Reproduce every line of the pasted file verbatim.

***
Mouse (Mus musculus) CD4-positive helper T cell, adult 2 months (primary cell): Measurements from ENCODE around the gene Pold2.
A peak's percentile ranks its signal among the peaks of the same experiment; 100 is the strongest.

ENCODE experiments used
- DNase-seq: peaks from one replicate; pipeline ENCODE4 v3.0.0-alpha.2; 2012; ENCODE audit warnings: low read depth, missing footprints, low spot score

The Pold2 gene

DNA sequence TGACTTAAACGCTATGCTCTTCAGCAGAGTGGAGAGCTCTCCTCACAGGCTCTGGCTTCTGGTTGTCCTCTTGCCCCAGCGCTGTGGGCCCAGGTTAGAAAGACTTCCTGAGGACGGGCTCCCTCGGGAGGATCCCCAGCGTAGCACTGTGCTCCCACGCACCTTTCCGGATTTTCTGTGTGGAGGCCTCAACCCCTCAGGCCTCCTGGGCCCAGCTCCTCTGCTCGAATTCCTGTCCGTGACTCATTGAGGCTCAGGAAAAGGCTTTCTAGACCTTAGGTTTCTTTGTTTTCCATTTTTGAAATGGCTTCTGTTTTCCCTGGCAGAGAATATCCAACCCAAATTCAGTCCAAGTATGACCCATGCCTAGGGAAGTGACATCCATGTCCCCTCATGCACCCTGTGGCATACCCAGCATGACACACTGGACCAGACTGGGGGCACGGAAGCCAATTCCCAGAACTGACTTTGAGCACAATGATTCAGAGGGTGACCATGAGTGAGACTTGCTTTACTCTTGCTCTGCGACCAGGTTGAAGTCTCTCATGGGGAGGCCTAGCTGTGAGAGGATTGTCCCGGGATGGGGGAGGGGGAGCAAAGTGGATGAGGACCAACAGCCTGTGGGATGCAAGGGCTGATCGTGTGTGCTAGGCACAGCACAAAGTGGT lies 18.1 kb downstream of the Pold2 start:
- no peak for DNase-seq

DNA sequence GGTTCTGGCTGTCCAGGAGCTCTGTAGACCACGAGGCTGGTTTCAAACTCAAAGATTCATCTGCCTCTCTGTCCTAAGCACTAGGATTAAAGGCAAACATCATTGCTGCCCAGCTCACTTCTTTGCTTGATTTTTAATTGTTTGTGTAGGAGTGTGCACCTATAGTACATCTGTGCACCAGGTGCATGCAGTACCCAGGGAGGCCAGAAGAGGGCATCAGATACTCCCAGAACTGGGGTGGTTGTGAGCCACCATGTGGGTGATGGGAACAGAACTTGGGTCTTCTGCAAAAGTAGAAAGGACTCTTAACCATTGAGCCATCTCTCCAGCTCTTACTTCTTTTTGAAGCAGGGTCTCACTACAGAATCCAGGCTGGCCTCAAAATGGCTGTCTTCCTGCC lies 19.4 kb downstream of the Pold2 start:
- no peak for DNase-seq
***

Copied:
Mouse (Mus musculus) CD4-positive helper T cell, adult 2 months (primary cell): Measurements from ENCODE around the gene Pold2.
A peak's percentile ranks its signal among the peaks of the same experiment; 100 is the strongest.

ENCODE experiments used
- DNase-seq: peaks from one replicate; pipeline ENCODE4 v3.0.0-alpha.2; 2012; ENCODE audit warnings: low read depth, missing footprints, low spot score

The Pold2 gene

DNA sequence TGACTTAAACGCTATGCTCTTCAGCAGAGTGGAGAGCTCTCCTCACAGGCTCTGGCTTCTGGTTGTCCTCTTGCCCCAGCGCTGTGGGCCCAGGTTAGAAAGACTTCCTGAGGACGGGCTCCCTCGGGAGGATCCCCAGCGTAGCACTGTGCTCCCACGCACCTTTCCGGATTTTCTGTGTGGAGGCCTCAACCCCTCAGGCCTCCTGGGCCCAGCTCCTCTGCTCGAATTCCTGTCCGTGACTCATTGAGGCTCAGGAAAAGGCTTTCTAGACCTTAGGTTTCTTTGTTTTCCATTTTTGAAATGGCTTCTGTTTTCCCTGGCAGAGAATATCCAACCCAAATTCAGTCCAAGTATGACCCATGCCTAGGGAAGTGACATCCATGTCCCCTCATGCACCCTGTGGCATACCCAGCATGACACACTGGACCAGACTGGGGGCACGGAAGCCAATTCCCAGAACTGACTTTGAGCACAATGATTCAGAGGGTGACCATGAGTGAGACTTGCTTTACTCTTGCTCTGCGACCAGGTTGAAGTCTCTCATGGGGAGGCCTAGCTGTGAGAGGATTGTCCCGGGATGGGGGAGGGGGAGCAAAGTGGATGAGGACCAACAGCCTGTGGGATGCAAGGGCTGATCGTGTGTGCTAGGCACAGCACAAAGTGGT lies 18.1 kb downstream of the Pold2 start:
- no peak for DNase-seq

DNA sequence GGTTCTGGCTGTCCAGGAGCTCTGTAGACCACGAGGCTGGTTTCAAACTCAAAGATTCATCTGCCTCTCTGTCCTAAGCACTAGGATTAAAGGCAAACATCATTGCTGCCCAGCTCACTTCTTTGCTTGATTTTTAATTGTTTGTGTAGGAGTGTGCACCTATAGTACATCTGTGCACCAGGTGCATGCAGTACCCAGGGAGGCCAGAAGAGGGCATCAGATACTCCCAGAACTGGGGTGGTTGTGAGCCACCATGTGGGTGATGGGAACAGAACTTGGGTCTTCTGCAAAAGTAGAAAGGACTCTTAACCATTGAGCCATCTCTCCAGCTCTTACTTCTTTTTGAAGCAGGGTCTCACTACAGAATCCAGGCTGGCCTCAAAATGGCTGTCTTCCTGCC lies 19.4 kb downstream of the Pold2 start:
- no peak for DNase-seq